November 01, 2011
Training Tip 17: Asking Questions: Why?
Training Tips Columns 10 through 13 dealt with answering audience questions, so let’s look at the other side. Asking questions is a powerful, yet often underutilized tool. Skilled questioning can create multipe benefits.
Qualifying the Audience
The first opportunity for questions is at the beginning of a training session. Some trainers use questions to “qualify” an audience. They ask the audience questions about their background and what they hope to get out of the session.
Ideally, the trainer will be flexible enough to take what they learn into account and customize the training on the fly. However, even if you are not that flexible, showing interest in the audience can help create a favorable impression.
Some Reasons to Ask Questions
At the simplest level, questions break the monotony. Instead of the same voice droning at the front of the room for an hour, other voices are heard, different rhythms, different timbres, different approaches.
Thoughtful questions can make audiences pay more attention to the program. They transform audience members from passive receptacles of your gems of wisdom into thinkers, at least temporarily, as they try to figure out an answer.
Sometimes questions can be a way of presenting an idea without taking complete ownership of it. The question puts the idea out there, without a formal endorsement by the trainer. For example, in Training Tip Column 7, Should You Have Handouts?, I quoted an ethics trainer who proffered this excuse for not having handouts:
"Distributing handouts would make the audience remember the presentation better, so I could not use the same material next year."
This excuse is so pernicious that it must be thoroughly discredited, but in a live training session for ethics trainers it is probably better for the instructor not to pile on. Give the audience the opportunity to explain why the excuse is so poor.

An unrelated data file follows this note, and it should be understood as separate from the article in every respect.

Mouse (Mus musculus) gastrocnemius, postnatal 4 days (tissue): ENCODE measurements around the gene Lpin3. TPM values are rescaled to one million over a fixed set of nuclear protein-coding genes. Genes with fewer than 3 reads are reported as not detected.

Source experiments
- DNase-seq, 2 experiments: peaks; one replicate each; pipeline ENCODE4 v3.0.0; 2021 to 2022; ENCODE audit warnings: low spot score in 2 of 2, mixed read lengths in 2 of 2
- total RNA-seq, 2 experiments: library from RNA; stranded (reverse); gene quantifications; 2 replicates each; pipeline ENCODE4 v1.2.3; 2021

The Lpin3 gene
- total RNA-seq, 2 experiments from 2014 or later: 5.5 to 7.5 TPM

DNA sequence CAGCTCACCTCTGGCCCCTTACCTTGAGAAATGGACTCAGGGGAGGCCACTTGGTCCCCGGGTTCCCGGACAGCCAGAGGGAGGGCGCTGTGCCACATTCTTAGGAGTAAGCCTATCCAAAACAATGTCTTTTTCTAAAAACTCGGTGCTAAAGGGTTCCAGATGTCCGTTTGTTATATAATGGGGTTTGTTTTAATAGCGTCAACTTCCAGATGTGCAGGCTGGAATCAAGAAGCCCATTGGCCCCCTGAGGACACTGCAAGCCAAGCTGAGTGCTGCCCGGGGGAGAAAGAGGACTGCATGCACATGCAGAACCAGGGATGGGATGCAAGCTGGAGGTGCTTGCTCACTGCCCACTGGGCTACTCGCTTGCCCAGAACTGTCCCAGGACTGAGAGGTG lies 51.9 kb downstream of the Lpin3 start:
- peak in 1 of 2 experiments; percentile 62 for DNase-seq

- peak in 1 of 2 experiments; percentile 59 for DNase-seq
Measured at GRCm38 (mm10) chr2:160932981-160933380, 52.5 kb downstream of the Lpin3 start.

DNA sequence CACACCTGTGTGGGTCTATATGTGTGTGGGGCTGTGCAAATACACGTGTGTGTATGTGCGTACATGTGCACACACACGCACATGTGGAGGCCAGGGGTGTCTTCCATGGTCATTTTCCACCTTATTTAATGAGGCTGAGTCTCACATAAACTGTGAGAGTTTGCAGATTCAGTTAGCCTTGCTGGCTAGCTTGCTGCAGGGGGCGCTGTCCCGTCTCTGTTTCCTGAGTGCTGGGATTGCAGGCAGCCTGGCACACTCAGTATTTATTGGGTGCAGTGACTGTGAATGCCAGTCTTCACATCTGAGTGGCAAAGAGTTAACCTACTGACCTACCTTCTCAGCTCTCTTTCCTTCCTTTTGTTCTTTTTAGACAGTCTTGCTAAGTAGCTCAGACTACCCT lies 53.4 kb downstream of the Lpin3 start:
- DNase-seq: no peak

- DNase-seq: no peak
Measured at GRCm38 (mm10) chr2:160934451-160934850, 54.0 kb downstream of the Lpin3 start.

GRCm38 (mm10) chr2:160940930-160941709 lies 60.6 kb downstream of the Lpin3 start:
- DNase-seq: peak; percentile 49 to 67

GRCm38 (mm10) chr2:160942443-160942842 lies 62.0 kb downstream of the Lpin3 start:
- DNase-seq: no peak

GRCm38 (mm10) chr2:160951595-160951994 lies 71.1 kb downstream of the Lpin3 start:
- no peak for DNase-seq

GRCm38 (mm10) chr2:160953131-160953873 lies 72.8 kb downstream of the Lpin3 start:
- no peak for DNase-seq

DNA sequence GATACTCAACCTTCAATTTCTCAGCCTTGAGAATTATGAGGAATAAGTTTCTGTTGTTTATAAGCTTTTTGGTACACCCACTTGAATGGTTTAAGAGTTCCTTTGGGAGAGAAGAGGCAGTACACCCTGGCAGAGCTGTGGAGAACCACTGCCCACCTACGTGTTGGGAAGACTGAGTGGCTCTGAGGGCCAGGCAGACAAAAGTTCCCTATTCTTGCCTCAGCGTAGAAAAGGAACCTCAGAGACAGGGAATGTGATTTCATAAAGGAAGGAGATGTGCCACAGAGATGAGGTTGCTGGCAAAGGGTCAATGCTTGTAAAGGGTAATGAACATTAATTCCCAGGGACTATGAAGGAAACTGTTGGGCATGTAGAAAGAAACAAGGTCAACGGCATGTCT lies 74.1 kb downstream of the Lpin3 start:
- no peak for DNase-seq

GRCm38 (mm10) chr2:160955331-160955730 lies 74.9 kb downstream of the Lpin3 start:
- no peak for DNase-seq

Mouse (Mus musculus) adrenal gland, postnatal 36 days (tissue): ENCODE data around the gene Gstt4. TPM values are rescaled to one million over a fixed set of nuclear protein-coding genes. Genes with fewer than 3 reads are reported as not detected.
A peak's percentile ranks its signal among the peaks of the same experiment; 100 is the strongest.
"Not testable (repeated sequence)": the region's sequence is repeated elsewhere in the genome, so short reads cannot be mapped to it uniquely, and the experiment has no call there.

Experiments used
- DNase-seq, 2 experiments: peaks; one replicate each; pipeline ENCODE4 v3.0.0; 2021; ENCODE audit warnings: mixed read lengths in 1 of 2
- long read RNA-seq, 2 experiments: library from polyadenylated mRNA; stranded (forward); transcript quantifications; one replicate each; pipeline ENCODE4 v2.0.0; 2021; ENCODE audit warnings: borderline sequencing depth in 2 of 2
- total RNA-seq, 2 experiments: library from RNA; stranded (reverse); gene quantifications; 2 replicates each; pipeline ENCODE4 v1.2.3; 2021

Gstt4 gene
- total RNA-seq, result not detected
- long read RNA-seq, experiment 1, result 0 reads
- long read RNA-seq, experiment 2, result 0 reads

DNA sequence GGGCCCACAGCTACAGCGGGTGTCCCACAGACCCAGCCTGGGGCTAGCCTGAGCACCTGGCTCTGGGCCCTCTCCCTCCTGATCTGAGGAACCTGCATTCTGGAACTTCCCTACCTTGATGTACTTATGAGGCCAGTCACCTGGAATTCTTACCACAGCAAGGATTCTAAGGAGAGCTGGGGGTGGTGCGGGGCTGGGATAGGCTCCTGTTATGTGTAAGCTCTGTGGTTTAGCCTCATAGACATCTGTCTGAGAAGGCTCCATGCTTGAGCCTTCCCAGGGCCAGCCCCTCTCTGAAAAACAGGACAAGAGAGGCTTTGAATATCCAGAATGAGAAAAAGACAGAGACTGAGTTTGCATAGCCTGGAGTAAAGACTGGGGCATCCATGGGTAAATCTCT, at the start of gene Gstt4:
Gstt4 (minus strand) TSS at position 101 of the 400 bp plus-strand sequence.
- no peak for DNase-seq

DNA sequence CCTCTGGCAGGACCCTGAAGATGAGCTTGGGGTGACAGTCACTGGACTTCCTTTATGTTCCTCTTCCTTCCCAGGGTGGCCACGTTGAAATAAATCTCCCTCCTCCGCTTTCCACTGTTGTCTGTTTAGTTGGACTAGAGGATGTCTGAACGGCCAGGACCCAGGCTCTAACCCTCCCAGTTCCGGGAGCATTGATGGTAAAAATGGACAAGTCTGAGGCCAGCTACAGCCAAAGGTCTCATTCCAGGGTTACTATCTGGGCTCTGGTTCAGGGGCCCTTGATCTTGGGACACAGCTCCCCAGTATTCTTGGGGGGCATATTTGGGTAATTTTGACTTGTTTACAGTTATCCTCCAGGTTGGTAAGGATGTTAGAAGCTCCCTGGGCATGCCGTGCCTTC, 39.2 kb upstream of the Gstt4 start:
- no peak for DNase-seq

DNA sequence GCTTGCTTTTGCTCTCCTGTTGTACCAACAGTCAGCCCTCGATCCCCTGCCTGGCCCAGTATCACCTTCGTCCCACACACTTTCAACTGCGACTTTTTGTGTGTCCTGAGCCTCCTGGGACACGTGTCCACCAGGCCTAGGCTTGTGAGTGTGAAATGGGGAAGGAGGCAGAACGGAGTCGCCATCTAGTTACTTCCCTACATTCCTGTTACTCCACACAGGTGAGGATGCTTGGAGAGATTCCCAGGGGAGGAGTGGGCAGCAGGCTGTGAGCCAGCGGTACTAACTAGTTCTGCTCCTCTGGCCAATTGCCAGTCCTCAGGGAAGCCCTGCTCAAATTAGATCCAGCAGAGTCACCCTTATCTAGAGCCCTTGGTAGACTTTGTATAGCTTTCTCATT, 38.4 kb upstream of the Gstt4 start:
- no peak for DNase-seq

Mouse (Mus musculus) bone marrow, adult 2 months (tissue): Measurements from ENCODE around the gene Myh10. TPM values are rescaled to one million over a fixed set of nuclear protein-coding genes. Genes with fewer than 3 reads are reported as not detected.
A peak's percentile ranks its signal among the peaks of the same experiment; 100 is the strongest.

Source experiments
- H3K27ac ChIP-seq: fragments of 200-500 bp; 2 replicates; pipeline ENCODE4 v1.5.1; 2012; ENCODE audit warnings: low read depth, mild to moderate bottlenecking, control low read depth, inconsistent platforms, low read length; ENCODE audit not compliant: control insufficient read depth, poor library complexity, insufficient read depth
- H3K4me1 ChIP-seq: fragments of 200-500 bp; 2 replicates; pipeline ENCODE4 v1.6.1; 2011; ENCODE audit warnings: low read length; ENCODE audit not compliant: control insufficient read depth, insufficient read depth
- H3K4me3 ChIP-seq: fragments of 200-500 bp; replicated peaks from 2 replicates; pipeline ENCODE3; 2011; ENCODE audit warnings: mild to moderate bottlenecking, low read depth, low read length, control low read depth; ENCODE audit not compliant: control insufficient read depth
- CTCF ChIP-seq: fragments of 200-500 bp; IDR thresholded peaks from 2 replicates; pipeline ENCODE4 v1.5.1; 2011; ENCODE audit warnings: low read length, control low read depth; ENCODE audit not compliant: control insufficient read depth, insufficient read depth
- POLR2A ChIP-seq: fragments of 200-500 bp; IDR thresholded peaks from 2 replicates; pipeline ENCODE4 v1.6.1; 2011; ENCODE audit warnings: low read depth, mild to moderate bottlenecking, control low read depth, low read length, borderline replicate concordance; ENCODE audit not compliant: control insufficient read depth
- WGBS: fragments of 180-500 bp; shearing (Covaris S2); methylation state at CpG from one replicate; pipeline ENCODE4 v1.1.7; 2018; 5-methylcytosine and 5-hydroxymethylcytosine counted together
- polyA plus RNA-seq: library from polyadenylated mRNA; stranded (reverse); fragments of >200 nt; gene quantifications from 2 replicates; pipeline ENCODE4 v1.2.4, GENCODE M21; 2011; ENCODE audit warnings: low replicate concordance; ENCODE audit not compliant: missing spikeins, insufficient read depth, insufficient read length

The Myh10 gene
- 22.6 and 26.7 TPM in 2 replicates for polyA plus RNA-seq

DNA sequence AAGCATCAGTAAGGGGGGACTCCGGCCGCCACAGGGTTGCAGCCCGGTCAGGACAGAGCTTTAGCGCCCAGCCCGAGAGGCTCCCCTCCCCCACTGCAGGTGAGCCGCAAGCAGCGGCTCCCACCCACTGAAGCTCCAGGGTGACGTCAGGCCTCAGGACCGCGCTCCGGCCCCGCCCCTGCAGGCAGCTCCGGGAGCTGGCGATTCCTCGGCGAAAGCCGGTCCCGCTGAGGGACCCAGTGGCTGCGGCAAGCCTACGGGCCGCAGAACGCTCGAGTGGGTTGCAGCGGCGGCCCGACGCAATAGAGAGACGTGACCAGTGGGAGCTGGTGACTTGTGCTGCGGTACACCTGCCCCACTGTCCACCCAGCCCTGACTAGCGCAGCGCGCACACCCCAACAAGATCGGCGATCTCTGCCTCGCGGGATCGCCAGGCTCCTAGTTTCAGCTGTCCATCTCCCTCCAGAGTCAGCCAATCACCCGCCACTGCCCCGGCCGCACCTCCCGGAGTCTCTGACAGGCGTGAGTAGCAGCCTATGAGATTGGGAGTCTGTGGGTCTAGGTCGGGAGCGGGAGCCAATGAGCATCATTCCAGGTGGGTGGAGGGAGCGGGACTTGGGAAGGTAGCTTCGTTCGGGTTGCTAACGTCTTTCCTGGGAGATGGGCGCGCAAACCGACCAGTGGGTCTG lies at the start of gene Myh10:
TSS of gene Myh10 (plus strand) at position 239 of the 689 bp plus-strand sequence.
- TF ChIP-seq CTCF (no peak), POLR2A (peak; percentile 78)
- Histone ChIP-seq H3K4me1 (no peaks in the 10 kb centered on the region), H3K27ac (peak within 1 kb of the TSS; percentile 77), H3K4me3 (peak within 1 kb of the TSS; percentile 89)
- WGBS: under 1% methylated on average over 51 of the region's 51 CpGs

The Power of Answers from the Audience
The “highest and best use” I have found for questions is emphasizing a particularly important teaching point. In fact, I sometimes try to structure a presentation so that it will be a member of the audience—not me--who first articulates the most important idea.
This is particularly valuable when the idea is controversial or there is some reason to expect that some in the audience will be predisposed to reject it. If the instructor prepares the moment properly, when an audience member first states the idea, it will seem more persuasive. It’s not just some crazy idea the guy standing in front of the room is trying to foist on the group, it’s coming from a presumed peer in the audience.
A savvy instructor will build on this by repeating the concept and endorsing it, and perhaps the person who preferred it. Another way of reinforcing the idea is to ask the audience member to repeat or explain it. Repetition is the educator’s ally.
There are plenty of reasons why asking questions is a good idea. Next month we'll consider how to ask questions effectively.